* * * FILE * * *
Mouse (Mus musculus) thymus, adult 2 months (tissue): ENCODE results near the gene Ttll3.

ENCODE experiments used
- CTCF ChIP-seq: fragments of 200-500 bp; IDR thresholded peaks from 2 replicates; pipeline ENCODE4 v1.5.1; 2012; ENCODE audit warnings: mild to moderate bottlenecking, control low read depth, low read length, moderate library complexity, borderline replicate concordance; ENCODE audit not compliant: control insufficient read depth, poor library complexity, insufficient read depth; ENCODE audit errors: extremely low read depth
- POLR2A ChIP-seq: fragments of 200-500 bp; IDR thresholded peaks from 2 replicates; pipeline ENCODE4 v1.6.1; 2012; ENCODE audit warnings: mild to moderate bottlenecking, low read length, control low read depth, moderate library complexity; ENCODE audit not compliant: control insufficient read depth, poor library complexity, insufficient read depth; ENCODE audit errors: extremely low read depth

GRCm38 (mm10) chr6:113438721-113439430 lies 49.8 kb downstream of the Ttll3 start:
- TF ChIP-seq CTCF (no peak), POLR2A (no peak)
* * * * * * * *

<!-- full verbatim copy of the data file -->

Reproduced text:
Mouse (Mus musculus) thymus, adult 2 months (tissue): ENCODE results near the gene Ttll3.

ENCODE experiments used
- CTCF ChIP-seq: fragments of 200-500 bp; IDR thresholded peaks from 2 replicates; pipeline ENCODE4 v1.5.1; 2012; ENCODE audit warnings: mild to moderate bottlenecking, control low read depth, low read length, moderate library complexity, borderline replicate concordance; ENCODE audit not compliant: control insufficient read depth, poor library complexity, insufficient read depth; ENCODE audit errors: extremely low read depth
- POLR2A ChIP-seq: fragments of 200-500 bp; IDR thresholded peaks from 2 replicates; pipeline ENCODE4 v1.6.1; 2012; ENCODE audit warnings: mild to moderate bottlenecking, low read length, control low read depth, moderate library complexity; ENCODE audit not compliant: control insufficient read depth, poor library complexity, insufficient read depth; ENCODE audit errors: extremely low read depth

GRCm38 (mm10) chr6:113438721-113439430 lies 49.8 kb downstream of the Ttll3 start:
- TF ChIP-seq CTCF (no peak), POLR2A (no peak)